No, not the way you think I mean it.
Before a person can return to running pain-free, they must be able to jump pain-free.
During one mile of running, a person's foot contacts the ground ~ 750 times! The deceleratory flexion that occurs during the landing phase of jumping/hopping is equivalent to the early stance phase in running. Therefore, as a physical therapist, one way to give my patient (and myself) confidence that they are ready to return to running is to put them through a series of jumping/plyometric drills. By practicing jumping/hopping skills in the clinic before allowing my clients to hit the road or treadmill, I am able to observe their technique to ensure that proper alignment and control is being maintained when their foot hits the ground. If their body can handle 750 jumps/hops (and they are able to maintain their form throughout), then, in theory, they should be prepared to handle one mile of injury-free running.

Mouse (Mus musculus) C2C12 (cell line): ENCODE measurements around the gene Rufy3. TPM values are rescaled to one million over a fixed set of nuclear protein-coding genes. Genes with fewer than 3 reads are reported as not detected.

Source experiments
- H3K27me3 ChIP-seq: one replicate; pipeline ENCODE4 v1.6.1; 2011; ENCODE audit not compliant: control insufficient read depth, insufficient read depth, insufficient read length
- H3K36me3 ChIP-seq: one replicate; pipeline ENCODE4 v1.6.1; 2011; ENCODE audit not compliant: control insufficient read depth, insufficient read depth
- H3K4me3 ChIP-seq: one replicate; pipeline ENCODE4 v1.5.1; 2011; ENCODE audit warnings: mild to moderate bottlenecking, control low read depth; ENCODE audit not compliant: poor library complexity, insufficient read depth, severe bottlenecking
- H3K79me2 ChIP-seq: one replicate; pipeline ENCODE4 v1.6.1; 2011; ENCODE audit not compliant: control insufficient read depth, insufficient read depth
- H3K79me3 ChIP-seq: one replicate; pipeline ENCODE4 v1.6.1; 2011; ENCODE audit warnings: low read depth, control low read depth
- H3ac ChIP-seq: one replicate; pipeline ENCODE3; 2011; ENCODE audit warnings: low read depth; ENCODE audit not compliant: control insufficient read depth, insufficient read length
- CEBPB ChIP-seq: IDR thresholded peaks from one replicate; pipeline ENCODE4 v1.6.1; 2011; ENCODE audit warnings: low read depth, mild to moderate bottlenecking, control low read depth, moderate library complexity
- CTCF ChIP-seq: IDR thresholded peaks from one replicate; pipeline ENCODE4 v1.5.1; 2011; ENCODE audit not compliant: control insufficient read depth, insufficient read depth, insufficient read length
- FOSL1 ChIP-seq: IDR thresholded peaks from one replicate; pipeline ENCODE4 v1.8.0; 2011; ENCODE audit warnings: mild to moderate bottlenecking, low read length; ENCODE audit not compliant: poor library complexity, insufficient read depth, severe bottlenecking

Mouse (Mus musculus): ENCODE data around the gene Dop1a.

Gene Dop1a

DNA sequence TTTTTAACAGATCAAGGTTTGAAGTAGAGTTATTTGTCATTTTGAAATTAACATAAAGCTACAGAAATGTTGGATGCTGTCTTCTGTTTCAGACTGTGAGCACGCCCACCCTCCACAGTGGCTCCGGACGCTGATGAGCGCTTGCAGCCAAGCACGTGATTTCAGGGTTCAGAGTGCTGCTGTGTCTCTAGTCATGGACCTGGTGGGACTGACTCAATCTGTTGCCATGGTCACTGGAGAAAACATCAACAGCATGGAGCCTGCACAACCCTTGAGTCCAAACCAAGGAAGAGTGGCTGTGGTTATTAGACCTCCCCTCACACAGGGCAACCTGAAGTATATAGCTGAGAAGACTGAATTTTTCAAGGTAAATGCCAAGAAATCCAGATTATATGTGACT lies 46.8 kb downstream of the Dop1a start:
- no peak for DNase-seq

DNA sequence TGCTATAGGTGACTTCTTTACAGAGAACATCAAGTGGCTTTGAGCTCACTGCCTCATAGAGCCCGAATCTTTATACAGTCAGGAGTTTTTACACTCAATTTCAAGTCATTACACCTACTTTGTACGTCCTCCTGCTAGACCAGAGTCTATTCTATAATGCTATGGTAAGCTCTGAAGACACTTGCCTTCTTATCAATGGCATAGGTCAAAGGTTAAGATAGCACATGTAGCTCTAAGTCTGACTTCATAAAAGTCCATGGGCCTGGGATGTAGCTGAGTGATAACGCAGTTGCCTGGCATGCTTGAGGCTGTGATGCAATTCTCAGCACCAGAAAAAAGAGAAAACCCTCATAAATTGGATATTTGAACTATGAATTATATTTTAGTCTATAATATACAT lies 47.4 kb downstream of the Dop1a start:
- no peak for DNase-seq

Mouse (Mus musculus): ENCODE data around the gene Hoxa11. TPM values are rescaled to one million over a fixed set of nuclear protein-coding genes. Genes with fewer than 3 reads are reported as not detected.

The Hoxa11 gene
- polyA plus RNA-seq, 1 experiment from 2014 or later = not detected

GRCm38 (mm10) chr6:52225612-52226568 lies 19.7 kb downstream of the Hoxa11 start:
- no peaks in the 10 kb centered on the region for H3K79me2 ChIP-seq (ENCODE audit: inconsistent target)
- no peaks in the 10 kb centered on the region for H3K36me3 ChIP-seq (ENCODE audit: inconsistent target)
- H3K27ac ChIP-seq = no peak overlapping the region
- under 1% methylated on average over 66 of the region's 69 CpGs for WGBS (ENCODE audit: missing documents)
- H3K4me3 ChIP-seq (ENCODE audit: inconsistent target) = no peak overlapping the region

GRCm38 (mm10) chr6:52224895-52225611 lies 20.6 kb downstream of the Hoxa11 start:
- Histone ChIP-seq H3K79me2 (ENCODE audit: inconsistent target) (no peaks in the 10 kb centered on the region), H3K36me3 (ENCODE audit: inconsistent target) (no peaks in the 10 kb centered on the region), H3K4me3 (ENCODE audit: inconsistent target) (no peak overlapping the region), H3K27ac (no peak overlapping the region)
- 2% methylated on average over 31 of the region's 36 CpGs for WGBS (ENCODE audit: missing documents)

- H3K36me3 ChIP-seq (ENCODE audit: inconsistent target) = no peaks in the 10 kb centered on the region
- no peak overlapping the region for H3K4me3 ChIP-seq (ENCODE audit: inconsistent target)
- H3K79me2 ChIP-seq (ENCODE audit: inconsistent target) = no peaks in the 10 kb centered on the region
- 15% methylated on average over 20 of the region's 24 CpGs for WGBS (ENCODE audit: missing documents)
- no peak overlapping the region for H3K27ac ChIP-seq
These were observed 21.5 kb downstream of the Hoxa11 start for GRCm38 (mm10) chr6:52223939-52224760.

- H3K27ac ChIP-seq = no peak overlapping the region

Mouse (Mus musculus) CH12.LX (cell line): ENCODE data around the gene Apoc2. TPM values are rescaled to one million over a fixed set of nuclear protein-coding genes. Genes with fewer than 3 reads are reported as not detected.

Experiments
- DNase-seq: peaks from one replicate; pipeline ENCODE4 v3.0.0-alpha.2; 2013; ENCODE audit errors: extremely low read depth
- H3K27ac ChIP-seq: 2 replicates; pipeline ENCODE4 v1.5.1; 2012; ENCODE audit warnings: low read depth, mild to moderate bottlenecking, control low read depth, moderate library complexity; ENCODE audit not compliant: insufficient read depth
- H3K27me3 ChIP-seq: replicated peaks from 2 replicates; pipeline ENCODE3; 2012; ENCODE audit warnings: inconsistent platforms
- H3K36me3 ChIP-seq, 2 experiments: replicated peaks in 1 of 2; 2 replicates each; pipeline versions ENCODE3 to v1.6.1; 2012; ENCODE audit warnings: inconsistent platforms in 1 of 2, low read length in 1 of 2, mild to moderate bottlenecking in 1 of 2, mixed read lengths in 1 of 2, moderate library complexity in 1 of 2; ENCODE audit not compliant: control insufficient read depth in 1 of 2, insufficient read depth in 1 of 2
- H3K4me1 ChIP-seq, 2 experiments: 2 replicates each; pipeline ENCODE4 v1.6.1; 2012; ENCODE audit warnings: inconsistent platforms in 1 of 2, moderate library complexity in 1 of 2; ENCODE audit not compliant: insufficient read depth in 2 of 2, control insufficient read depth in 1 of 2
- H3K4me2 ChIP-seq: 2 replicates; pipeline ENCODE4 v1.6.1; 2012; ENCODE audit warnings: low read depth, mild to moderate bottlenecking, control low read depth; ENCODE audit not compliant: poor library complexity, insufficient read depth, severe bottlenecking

The Brigham and Women’s Hospital, Inc. Department of Rehabilitation, has developed their own return to running protocol. I have found that putting my patients through their Phase II: Plyometric Routine has been a good way for me to critique their form, test their body’s tolerance to high impact and then determine whether or not they are ready to begin a return to running program.
I advise those contemplating returning to running after an injury to review Brigham and Women's protocol. I think that you may find some useful advice. I would also suggest trying the Phase II: Plyometrics Routine. Ideally, you want to perform these jumping skills in front of a mirror, making sure that your knees are staying in line with your hips. They should not be coming in together. If they are, it could mean a variety of different things, one being a sign of weak gluteus medius muscles. (See my post from last Friday for more information on that!)
Of course, I advise those that are seriously injured, to seek the advice of a physical therapist or other medical professional before returning to running. The article referenced above should just be used as a guideline/food for thought.
Happy, safe, injury-free running to all!